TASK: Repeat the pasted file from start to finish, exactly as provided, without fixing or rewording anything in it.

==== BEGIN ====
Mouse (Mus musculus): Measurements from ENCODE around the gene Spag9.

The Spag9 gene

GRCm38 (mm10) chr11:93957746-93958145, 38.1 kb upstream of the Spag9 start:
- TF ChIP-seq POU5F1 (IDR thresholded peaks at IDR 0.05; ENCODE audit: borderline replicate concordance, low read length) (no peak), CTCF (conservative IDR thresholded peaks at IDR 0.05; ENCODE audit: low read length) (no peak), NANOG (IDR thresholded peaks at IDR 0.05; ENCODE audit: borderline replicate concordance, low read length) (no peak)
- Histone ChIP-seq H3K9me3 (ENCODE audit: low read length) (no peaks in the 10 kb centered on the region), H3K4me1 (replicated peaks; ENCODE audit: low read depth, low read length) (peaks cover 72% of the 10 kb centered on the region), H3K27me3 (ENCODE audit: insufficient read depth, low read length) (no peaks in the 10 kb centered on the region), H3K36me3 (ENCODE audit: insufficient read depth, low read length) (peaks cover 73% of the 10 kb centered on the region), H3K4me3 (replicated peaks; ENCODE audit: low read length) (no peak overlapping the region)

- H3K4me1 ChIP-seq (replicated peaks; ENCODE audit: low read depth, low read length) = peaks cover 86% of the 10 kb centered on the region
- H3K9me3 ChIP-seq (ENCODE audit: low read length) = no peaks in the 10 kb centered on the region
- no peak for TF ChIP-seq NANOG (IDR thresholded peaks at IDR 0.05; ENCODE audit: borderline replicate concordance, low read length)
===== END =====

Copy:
Mouse (Mus musculus): Measurements from ENCODE around the gene Spag9.

The Spag9 gene

GRCm38 (mm10) chr11:93957746-93958145, 38.1 kb upstream of the Spag9 start:
- TF ChIP-seq POU5F1 (IDR thresholded peaks at IDR 0.05; ENCODE audit: borderline replicate concordance, low read length) (no peak), CTCF (conservative IDR thresholded peaks at IDR 0.05; ENCODE audit: low read length) (no peak), NANOG (IDR thresholded peaks at IDR 0.05; ENCODE audit: borderline replicate concordance, low read length) (no peak)
- Histone ChIP-seq H3K9me3 (ENCODE audit: low read length) (no peaks in the 10 kb centered on the region), H3K4me1 (replicated peaks; ENCODE audit: low read depth, low read length) (peaks cover 72% of the 10 kb centered on the region), H3K27me3 (ENCODE audit: insufficient read depth, low read length) (no peaks in the 10 kb centered on the region), H3K36me3 (ENCODE audit: insufficient read depth, low read length) (peaks cover 73% of the 10 kb centered on the region), H3K4me3 (replicated peaks; ENCODE audit: low read length) (no peak overlapping the region)

- H3K4me1 ChIP-seq (replicated peaks; ENCODE audit: low read depth, low read length) = peaks cover 86% of the 10 kb centered on the region
- H3K9me3 ChIP-seq (ENCODE audit: low read length) = no peaks in the 10 kb centered on the region
- no peak for TF ChIP-seq NANOG (IDR thresholded peaks at IDR 0.05; ENCODE audit: borderline replicate concordance, low read length)